Top Five Cloud Backup Mistakes That Lead to Data Loss
In this post, I discuss the five most common cloud backup mistakes and how to avoid them.
Using off-site or cloud backup is an essential part of any data backup process. Cloud backup made everything easy and automatic, right? Yes, howere none all of them are completely foolproof. Using a online solution and having a backup can still lead to data loss.
1. Human Error
Companies that provide cloud backups of your data have great security against external attacks, but they do not protect the user from themselves. Deleting or making incorrect changes on a local sync the changes to the cloud, meaning the file and your backup are now broken or missing.
Human error is the hardest mistake to avoid. The only real solution is multiple backups, following the 3-2-1 rule, and storing backups for long periods of time.
2. Collaboration Mistakes
Human error also leads to collaboration mistakes. Dropbox and Google Drive provide awesome collaborations features, making it easier to work on files or projects. When you give access to multiple people to one file there is always a risk that an update or change edits or deletes data.
Collaboration mistakes like human error are difficult to avoid. Errors are normally early fixed when caught shortly after a file was altered or deleted by file retention. When a mistake goes more than 30 days is normally when disaster strikes. Setting frequent local backups of the whole PC or file level backups with retention for longer than 30 days is the best way to avoid collaboration mistakes.
3. Third-party Applications
Google Drive and Dropbox allow the ability to run and authorize 3rd party apps on behalf of different websites and applications. These apps can modify, move or delete data. So before you grant access you should consider the security and how much you trust the site or app. Google and Dropbox also can’t protect the data on another company’s servers, website so your data may be subject to greater data security and privacy risks.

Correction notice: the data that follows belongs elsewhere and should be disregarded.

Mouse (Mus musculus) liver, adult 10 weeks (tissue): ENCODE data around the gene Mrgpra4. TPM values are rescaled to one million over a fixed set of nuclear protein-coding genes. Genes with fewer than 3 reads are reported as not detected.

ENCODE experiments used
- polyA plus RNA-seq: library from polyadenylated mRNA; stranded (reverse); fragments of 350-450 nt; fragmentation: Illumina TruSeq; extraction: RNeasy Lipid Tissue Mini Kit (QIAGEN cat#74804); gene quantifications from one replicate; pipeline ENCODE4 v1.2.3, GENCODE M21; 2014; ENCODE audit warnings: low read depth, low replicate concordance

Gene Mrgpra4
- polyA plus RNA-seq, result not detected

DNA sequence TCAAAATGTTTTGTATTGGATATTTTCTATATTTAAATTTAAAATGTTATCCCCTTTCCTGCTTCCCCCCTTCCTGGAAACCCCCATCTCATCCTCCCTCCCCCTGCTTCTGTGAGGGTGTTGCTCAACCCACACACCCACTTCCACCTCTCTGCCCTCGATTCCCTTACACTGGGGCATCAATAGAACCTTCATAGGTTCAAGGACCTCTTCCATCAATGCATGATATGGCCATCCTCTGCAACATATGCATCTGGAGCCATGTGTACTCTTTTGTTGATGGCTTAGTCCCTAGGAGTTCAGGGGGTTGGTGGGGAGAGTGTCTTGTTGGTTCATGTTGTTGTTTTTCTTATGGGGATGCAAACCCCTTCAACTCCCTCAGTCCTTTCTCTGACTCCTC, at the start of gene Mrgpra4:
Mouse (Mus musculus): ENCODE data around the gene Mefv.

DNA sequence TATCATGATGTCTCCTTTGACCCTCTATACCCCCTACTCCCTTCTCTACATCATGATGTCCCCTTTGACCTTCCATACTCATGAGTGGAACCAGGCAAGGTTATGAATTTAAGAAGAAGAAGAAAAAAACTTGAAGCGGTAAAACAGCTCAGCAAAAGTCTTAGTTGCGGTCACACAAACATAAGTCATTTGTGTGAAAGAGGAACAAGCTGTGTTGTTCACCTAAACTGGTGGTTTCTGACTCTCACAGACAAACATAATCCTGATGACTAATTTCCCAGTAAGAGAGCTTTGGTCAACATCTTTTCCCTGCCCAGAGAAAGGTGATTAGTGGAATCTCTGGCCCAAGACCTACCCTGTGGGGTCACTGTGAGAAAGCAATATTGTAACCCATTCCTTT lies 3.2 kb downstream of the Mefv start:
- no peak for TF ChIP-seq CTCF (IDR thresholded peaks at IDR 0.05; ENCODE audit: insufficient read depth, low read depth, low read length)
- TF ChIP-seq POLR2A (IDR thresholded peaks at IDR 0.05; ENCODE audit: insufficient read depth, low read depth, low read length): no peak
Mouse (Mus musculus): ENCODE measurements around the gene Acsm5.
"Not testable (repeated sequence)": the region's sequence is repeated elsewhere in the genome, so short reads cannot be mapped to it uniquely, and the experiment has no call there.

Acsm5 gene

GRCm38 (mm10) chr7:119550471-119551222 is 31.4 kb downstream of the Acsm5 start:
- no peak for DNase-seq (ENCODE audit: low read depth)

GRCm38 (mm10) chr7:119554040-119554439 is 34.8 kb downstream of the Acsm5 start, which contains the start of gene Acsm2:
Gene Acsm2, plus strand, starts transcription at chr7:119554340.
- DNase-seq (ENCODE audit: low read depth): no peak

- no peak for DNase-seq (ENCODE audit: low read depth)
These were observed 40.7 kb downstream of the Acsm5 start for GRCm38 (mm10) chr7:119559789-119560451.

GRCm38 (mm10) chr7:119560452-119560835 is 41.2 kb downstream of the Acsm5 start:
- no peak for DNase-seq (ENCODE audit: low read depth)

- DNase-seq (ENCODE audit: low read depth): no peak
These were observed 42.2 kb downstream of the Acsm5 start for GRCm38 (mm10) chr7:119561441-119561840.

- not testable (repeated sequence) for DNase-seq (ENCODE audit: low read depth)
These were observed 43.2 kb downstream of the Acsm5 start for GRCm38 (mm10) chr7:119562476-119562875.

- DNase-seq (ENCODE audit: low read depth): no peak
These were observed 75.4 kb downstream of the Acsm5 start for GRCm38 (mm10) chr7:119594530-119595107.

There may be private information that you are storing, like financial records or tax reports. In addition, if you’ve shared documents with other people, their names and contact information are also in your Google Drive.
With allowing access to your files there is always a chance for editing, deletion or data loss.
Google has some great advice and published recommendations on the matter. You can avoid data loss by considering the following their guidance for granting access. Also always endure a separate copy of your data exists other than your local computer and cloud storage.
4. Assuming the Cloud Is Backing Things Up
4. Assuming the Cloud Is Backing Things Up
Having syncing problems, assuming the entire computer is backed up or thinking all files and folders are backed up cause data loss.
A common scenario I encounter is a customer contacts me after a hard drive fails. They are not concerned since they have a cloud store or backup service. Only to find out these services do not image the entire PC, or what files or folders they wanted were not included in the backup set.
Initially setting up your backup or syncing of files is just that – an initial setup, it needs to be checked. In most cases, a complete backup of your computer is not being done. Also, there is a big difference between file backup services and collaboration/sync services.
5. Files are Only Kept For So Long
Cloud providers allow you to delete files, and those files are only kept for so long. Most providers only save files for a maximum of 30 days. Once a file is deleted it is moved into a queue for permanent deletion. This is one of the most surprising top five cloud backup mistakes that lead to data loss for users and business customers.
Certain providers like Dropbox allow you to permanently delete a file skipping the file deletion queuing process. If you engage in the permanent deletion of a file you cannot restore these files at a later date. Permanently deleting a file, as well as a file exceeding the recovery period on any type of account means that the data is gone.
Finally, here are some of the most common cloud data backup and cloud storage data retention policies:
- Dropbox keeps deleted files for 30 days on Free and Plus plans and 120 days on Professional and Business plans
- OneDrive saves files for a maximum of 30 days
- Carbonite also removes deleted files after 30 days.
I can help you plan and design a full data backup plan as part of my professional data backup solutions. Part of that plan always includes retention of data in multiple places and for a time frame of more than 30 days.